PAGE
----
Today, atop the Whin Sill escarpment, our second big hike of the field school came to an end at the Roman fort of Housesteads. The site, which would have been known as Vercovicium to the Romans, was built around the year 124 C.E. by the emperor Hadrian and remains at present one of the most complete forts constructed by the ancient Empire in all of Britain.
Housesteads was built using the standard plan exploited by almost all auxiliary forts at the time and the surrounding space included all of the elements we would expect to see at an ancient Roman fort along Hadrian’s Wall (a vicus, the vallum, etc.). Although difficult to determine exactly when, it is evident that several major rebuilds and restorations occurred over the years at the site, both in and outside of the fort walls.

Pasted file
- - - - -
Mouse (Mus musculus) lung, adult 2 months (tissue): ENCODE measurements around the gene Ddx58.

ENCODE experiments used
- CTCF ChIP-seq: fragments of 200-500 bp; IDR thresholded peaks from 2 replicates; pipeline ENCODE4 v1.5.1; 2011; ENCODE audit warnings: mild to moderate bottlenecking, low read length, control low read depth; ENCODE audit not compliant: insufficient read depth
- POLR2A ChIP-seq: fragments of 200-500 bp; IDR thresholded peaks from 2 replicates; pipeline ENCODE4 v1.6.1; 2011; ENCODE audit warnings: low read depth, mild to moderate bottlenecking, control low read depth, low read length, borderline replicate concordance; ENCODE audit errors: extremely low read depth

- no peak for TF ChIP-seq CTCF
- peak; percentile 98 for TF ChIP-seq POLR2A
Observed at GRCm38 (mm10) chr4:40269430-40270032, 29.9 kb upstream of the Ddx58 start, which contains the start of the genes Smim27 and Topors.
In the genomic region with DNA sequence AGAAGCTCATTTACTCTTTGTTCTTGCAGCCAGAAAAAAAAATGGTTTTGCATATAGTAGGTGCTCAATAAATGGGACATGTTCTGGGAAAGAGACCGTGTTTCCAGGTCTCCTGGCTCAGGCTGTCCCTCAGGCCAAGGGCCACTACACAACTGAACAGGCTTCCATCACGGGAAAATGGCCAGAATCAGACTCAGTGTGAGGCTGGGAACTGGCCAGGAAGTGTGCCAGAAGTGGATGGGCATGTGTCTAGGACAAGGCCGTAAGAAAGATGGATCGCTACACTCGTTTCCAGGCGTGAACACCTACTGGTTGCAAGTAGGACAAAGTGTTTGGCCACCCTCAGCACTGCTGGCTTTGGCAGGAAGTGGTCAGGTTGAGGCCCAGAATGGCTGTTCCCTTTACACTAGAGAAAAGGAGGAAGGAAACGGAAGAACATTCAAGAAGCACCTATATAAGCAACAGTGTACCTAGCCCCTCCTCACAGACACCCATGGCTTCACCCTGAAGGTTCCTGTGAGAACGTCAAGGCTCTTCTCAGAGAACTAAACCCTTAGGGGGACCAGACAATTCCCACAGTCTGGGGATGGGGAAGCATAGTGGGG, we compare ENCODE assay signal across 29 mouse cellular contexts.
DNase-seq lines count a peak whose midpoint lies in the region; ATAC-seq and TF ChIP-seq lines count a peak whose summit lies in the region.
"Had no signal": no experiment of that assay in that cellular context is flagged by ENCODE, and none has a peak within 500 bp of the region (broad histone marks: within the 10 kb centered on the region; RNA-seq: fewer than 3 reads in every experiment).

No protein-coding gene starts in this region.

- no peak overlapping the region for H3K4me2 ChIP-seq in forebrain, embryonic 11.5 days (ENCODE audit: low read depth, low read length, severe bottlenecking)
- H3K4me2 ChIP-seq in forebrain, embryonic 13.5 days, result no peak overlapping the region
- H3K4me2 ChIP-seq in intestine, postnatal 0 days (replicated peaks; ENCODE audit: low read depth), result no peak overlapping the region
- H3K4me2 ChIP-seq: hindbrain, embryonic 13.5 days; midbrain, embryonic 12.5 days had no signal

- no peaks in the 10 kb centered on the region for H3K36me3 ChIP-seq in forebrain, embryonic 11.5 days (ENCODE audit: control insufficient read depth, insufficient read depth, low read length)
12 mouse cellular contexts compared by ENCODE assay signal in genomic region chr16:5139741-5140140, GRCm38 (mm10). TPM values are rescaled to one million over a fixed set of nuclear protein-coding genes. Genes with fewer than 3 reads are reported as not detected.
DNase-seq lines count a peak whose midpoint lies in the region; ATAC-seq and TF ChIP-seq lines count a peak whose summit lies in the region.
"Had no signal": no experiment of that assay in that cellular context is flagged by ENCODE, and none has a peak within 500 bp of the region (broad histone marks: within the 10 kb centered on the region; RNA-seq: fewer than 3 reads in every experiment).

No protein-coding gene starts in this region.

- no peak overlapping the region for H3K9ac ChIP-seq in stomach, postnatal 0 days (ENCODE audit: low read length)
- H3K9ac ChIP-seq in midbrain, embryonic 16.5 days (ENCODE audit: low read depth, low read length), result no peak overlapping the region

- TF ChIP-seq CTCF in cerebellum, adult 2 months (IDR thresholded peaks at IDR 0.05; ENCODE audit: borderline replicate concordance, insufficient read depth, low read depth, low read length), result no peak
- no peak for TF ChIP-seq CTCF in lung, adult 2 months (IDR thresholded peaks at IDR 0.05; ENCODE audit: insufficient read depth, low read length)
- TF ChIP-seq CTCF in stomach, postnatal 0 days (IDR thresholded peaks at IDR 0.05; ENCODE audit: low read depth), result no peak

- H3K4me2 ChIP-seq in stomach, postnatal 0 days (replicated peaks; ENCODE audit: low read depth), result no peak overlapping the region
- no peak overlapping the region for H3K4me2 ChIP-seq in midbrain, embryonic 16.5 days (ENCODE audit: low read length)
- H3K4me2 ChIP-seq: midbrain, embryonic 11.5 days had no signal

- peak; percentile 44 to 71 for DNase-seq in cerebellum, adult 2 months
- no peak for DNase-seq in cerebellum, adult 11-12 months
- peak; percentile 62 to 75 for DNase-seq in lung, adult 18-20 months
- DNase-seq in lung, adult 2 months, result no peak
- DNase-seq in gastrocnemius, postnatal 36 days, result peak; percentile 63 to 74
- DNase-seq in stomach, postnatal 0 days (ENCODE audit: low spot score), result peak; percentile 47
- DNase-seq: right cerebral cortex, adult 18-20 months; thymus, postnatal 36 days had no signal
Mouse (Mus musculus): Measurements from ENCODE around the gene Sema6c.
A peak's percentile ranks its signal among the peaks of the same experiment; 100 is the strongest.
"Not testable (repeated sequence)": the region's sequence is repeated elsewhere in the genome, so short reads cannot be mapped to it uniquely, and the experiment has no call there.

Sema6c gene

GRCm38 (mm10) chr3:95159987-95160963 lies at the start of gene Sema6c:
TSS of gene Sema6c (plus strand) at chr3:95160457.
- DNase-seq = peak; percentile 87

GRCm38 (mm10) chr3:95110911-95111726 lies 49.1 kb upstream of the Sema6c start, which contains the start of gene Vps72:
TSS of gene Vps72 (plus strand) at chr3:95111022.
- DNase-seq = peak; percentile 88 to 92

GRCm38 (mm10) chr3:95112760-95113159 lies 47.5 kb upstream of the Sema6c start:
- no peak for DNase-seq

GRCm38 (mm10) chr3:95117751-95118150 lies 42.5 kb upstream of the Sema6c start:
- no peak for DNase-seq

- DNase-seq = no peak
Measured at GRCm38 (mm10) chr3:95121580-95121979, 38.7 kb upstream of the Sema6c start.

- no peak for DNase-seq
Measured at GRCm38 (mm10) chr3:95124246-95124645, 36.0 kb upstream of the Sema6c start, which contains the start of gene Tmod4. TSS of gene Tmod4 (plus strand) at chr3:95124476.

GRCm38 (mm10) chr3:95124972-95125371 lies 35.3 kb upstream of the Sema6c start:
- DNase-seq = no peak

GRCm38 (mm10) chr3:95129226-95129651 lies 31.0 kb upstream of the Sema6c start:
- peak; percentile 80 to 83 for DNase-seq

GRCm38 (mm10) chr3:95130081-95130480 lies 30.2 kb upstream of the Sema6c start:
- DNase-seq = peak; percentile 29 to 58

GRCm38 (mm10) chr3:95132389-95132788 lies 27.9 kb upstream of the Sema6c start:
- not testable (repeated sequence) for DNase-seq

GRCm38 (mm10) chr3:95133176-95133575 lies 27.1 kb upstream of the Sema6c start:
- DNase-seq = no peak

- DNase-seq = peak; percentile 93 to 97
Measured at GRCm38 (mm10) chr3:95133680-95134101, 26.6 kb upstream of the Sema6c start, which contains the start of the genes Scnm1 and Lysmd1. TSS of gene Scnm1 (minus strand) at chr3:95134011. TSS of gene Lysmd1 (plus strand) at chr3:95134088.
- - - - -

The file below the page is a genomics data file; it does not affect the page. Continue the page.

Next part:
The Tungrians, a Germanic tribe originally recruited from an area around modern-day Belgium, appear to have made up the main fighting force at Housesteads between the second and early fifth century C.E.
Based on the archaeological evidence available it seems as though those stationed at Vercovicium did not meet an unexpected or ghastly end. During the first decade of the fifth century C.E. imperial support for the region was discontinued and the site looks as if it simply petered out.
As a group we spent about two hours at Housesteads. Much of the time was used either investigating the ancient remains themselves or looking at the artifacts and visual displays inside the small museum on site. While there, we were also treated to an excellent presentation by Prem about Roman granaries as well as watched a short film about Vercovicium in the museum.